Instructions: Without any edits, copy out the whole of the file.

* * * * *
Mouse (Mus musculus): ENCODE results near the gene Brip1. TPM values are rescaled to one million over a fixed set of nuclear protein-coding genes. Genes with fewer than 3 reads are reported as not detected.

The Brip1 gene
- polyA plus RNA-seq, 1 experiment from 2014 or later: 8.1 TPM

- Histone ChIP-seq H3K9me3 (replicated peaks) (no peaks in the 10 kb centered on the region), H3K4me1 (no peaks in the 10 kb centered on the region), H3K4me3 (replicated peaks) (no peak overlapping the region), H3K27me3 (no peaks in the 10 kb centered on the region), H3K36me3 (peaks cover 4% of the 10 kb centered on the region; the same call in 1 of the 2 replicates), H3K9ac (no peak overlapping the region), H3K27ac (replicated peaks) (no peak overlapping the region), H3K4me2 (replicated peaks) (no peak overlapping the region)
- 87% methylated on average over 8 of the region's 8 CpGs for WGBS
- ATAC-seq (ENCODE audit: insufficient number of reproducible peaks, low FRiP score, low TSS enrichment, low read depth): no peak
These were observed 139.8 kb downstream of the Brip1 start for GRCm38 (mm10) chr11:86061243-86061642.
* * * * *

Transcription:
Mouse (Mus musculus): ENCODE results near the gene Brip1. TPM values are rescaled to one million over a fixed set of nuclear protein-coding genes. Genes with fewer than 3 reads are reported as not detected.

The Brip1 gene
- polyA plus RNA-seq, 1 experiment from 2014 or later: 8.1 TPM

- Histone ChIP-seq H3K9me3 (replicated peaks) (no peaks in the 10 kb centered on the region), H3K4me1 (no peaks in the 10 kb centered on the region), H3K4me3 (replicated peaks) (no peak overlapping the region), H3K27me3 (no peaks in the 10 kb centered on the region), H3K36me3 (peaks cover 4% of the 10 kb centered on the region; the same call in 1 of the 2 replicates), H3K9ac (no peak overlapping the region), H3K27ac (replicated peaks) (no peak overlapping the region), H3K4me2 (replicated peaks) (no peak overlapping the region)
- 87% methylated on average over 8 of the region's 8 CpGs for WGBS
- ATAC-seq (ENCODE audit: insufficient number of reproducible peaks, low FRiP score, low TSS enrichment, low read depth): no peak
These were observed 139.8 kb downstream of the Brip1 start for GRCm38 (mm10) chr11:86061243-86061642.